Often we don't realize how different our hydration habits are at different times of the year, depending on the temperatures of where we might live.
Sure, on a hot day we will definitely grab an extra glass of water, especially if we are working up a sweat. But that is a response to thirst. Our mouth is dry, our throat feels arid, maybe a headache is ramping up. What about the parts of our body we can't necessarily "feel" the same way?
What about our fascia?
I have wanted to do a post on fascia and dehydration for a few weeks now. In researching for it I came across this site that has a great explanation of both fascia and the effects of dehydration.
"The Fascia is a specialized system of the body that has an appearance similar to a spider’s web or a sweater. Fascia is very densely woven, covering and interpenetrating every muscle, bone, nerve, artery and vein as well as all of our internal organs including the heart, lungs, brain and spinal cord. The most interesting aspect of the fascial system is that it is not just a system of separate covering. It is actually one structure that exists from head to foot without interruption. In this way you can begin to see that each part of the entire body is connected to every other part by the fascia, like the yarn in a sweater."
It would seem that our fascia is pretty darned important! Water is the main lubricant.
"Fascia holds water in like a sponge and if put under duress, it can dehydrate and become hard, gel-like and sticky. As a side point, remember that 70% of the body is water and 70% of the muscle (which is broken down into fascial sheaths) is also water."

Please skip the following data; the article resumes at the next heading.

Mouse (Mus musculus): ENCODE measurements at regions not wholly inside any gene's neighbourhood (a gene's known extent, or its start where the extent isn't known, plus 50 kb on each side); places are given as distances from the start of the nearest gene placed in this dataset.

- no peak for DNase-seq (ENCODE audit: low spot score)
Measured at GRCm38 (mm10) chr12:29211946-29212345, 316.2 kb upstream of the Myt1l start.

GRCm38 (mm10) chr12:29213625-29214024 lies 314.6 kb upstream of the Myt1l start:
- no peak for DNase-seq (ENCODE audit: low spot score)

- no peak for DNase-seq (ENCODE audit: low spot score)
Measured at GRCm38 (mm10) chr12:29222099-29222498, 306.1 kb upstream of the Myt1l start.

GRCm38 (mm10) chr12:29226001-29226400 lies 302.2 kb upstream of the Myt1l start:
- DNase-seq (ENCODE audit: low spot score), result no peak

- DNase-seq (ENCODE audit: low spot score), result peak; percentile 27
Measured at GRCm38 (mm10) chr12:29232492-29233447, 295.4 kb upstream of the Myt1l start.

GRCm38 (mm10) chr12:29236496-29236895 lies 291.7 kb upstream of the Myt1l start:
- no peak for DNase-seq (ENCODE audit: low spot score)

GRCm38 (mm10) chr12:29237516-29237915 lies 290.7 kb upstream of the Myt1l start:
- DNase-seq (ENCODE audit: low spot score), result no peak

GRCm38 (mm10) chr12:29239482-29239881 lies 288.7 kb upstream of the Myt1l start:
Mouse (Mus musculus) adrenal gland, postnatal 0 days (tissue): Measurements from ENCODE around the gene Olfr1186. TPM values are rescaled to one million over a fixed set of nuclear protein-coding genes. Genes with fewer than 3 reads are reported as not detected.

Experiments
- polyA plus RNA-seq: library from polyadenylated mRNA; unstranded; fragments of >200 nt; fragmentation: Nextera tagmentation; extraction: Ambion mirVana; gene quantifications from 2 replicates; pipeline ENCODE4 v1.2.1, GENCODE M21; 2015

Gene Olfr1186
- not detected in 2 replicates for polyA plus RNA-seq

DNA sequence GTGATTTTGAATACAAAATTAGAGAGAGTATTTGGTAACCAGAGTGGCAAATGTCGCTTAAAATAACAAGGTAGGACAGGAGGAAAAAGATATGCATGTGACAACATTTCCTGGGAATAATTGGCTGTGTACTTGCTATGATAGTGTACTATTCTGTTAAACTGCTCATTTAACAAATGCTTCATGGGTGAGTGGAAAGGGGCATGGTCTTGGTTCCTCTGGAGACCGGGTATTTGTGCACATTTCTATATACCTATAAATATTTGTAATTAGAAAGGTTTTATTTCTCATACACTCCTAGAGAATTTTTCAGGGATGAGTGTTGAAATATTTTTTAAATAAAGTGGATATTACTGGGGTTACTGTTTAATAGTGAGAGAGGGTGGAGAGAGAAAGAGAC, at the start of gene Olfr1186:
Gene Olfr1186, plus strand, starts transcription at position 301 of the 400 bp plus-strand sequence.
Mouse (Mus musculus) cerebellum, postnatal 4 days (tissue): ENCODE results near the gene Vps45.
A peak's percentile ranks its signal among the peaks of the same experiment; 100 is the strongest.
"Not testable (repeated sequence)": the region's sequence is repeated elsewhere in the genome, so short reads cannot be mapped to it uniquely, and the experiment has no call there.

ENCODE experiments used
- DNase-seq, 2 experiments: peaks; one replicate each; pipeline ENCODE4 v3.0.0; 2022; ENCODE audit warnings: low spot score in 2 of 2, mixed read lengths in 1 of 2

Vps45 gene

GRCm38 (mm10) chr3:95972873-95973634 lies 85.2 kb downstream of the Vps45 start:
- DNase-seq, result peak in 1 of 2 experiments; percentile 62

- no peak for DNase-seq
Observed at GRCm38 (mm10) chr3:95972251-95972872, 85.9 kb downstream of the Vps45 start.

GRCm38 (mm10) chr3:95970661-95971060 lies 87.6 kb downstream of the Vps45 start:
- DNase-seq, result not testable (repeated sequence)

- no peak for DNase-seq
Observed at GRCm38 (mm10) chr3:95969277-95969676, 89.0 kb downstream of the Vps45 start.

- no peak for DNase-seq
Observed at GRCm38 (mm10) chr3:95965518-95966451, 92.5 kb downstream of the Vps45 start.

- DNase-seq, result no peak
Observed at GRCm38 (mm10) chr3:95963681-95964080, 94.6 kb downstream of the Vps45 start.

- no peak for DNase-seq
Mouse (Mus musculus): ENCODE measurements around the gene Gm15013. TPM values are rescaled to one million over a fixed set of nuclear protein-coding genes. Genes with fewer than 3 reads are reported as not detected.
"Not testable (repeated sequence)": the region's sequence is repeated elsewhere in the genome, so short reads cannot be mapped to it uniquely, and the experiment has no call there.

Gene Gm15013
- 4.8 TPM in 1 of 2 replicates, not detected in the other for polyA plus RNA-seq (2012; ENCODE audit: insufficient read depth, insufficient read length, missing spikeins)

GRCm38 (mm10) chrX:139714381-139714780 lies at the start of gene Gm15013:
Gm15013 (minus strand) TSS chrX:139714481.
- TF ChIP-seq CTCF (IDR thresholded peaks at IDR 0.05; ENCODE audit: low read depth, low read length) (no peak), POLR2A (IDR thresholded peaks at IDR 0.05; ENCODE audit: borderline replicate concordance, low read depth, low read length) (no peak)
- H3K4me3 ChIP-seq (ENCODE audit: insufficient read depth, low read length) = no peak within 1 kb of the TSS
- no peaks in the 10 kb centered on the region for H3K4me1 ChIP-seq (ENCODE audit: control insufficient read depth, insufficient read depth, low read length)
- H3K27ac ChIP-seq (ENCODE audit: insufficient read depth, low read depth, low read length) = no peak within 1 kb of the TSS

So while Myofascial Release can work to lubricate this intricate system, dehydration can definitely hinder the process.
"When dehydration of the fascia occurs because of physical and emotional distress, water is pushed out of the tissue. Basically, dehydration turns this lubricant – like solution to more of a gel-like glue. Hence the critical fiber distance is reduced and the collagen fibers don’t glide as smoothly."
One snag in this "sweater" can cause an unwanted pull elsewhere in the fascia. More thickening and less pliability. More restrictions on mobility. Yikes!
Cassidy Phillips, CEO and founder of TPTherapy has a great diagram on the hazards of the injury cycle.
Whether you are an athlete, fitness enthusiast (dance fitness!), a dancer or a weekend warrior, it pays to take heed of your body's need for adequate hydration!
Here's a link to the Mayo Clinic's recommendations for water, or fluid intake. Remember, caffinated drinks and booze don't count! Sugary drinks cause your body to blow through a lot of water just to process, as well as not being that good for you.
8 8 oz. glasses of water a day is standard most likely because it is easy to remember, but your activity level may warrant a larger intake.
I'm gonna get me a tall glass of water right now!
Thanks for reading!
Enjoy the dance that is life!